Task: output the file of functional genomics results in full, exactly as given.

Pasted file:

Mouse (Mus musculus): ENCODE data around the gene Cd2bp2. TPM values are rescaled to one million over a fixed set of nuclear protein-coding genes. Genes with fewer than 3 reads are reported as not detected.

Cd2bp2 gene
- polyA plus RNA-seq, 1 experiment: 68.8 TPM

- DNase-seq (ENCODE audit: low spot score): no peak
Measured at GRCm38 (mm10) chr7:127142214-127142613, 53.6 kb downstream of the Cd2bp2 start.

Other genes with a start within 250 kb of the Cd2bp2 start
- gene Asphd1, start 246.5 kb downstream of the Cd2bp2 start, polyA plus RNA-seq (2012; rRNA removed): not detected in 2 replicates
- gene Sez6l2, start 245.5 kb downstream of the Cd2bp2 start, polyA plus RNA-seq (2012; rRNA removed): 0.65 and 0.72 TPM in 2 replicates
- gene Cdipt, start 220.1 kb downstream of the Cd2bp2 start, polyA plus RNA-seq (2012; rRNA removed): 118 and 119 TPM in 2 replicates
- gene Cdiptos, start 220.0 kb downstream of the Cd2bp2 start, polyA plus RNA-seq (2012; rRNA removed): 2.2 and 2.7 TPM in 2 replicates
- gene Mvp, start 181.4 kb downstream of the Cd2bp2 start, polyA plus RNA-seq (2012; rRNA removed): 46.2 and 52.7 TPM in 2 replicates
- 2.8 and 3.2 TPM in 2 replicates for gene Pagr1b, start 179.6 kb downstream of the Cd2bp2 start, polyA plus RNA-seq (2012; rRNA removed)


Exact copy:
Mouse (Mus musculus): ENCODE data around the gene Cd2bp2. TPM values are rescaled to one million over a fixed set of nuclear protein-coding genes. Genes with fewer than 3 reads are reported as not detected.

Cd2bp2 gene
- polyA plus RNA-seq, 1 experiment: 68.8 TPM

- DNase-seq (ENCODE audit: low spot score): no peak
Measured at GRCm38 (mm10) chr7:127142214-127142613, 53.6 kb downstream of the Cd2bp2 start.

Other genes with a start within 250 kb of the Cd2bp2 start
- gene Asphd1, start 246.5 kb downstream of the Cd2bp2 start, polyA plus RNA-seq (2012; rRNA removed): not detected in 2 replicates
- gene Sez6l2, start 245.5 kb downstream of the Cd2bp2 start, polyA plus RNA-seq (2012; rRNA removed): 0.65 and 0.72 TPM in 2 replicates
- gene Cdipt, start 220.1 kb downstream of the Cd2bp2 start, polyA plus RNA-seq (2012; rRNA removed): 118 and 119 TPM in 2 replicates
- gene Cdiptos, start 220.0 kb downstream of the Cd2bp2 start, polyA plus RNA-seq (2012; rRNA removed): 2.2 and 2.7 TPM in 2 replicates
- gene Mvp, start 181.4 kb downstream of the Cd2bp2 start, polyA plus RNA-seq (2012; rRNA removed): 46.2 and 52.7 TPM in 2 replicates
- 2.8 and 3.2 TPM in 2 replicates for gene Pagr1b, start 179.6 kb downstream of the Cd2bp2 start, polyA plus RNA-seq (2012; rRNA removed)